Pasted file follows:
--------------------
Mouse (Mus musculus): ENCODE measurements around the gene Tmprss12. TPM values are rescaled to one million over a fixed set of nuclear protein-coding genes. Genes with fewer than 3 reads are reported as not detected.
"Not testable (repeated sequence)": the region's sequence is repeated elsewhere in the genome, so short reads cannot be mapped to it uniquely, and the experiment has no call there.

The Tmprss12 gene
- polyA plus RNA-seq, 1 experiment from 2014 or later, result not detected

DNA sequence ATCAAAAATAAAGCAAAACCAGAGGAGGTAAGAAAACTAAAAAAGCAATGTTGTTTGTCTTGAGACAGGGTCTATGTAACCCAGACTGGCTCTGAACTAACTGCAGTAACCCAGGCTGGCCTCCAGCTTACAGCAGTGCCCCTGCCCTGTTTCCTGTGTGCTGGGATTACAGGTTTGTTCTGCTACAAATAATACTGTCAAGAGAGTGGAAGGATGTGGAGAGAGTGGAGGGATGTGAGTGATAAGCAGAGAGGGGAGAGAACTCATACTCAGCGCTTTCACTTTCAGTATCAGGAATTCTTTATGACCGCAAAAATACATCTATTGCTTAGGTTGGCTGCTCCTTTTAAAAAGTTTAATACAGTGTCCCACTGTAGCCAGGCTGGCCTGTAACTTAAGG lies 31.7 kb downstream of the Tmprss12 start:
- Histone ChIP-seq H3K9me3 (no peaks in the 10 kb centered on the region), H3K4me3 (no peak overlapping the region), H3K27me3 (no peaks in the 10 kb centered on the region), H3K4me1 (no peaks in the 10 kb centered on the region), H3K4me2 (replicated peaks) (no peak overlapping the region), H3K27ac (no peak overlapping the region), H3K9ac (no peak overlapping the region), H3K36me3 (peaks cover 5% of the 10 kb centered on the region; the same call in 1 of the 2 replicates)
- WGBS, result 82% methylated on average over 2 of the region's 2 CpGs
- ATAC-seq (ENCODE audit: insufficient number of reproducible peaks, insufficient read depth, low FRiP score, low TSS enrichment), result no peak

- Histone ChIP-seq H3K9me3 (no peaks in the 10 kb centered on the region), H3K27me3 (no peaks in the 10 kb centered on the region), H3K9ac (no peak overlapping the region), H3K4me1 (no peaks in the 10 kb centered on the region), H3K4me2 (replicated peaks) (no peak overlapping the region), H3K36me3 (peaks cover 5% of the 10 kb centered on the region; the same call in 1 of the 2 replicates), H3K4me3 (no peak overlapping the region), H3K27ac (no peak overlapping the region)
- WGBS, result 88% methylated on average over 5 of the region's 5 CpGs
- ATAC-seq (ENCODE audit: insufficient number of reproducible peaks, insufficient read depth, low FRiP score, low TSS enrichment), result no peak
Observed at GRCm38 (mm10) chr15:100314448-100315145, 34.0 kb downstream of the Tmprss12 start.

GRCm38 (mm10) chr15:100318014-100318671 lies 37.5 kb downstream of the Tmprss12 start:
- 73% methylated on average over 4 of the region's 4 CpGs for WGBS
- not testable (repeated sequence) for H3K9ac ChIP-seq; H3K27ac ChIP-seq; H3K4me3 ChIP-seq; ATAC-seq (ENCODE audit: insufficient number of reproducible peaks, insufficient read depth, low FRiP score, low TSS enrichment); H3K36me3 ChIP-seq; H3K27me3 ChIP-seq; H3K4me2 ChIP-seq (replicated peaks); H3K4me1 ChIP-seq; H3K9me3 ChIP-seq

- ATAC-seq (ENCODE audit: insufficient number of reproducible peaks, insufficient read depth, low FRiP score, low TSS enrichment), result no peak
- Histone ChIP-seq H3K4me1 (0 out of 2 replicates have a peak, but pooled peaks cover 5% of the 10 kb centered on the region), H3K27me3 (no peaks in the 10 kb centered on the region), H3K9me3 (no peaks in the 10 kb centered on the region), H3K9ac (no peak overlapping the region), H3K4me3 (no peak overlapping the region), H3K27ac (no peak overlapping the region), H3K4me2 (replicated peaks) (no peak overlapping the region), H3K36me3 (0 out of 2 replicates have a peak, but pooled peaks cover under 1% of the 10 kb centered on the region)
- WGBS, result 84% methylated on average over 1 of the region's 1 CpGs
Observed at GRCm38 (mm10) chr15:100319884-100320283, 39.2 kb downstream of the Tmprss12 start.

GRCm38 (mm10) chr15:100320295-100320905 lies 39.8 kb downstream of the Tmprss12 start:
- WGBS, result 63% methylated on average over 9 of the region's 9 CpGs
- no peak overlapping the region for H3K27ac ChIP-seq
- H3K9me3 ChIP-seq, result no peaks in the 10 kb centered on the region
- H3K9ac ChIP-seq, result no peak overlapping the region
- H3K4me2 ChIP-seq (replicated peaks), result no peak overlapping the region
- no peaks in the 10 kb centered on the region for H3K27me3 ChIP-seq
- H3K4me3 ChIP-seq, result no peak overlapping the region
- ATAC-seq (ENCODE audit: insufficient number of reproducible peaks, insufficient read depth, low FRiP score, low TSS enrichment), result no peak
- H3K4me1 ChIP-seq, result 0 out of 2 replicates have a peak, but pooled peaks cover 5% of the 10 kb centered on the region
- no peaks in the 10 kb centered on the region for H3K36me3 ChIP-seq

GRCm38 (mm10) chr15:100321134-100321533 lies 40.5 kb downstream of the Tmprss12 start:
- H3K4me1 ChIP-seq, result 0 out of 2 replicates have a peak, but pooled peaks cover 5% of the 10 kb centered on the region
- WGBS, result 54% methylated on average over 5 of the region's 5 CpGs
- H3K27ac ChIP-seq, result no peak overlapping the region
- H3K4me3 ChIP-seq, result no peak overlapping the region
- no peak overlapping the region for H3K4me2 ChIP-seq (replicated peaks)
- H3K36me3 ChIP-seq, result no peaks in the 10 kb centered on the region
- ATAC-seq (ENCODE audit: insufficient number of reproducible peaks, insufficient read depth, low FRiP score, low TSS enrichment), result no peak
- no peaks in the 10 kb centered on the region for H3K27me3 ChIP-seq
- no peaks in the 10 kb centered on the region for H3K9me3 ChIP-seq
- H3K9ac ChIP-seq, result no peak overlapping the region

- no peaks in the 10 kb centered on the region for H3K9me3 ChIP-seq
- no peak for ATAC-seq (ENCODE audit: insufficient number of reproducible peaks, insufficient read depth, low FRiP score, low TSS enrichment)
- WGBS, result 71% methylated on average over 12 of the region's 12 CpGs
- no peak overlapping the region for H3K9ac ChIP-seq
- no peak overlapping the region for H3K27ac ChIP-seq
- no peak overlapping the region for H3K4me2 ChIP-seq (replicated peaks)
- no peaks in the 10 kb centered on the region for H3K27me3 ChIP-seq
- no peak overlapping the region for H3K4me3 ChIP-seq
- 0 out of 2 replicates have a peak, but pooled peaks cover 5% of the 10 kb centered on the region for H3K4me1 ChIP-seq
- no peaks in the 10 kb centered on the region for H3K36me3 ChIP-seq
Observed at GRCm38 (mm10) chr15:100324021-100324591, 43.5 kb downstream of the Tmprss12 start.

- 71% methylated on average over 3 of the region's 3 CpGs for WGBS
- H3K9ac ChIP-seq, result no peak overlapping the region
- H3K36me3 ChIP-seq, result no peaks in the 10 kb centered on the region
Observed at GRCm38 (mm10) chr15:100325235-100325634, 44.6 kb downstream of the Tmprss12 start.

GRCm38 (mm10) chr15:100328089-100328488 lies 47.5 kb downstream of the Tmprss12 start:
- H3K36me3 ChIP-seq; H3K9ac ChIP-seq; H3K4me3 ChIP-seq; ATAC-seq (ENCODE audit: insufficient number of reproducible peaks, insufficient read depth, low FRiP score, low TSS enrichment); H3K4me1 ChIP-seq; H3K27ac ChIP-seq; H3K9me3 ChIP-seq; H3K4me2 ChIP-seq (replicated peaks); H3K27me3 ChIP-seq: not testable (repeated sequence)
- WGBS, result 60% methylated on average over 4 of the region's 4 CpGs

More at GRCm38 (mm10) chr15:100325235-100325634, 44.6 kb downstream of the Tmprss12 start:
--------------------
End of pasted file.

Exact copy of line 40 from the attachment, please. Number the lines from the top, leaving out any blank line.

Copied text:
- no peaks in the 10 kb centered on the region for H3K9me3 ChIP-seq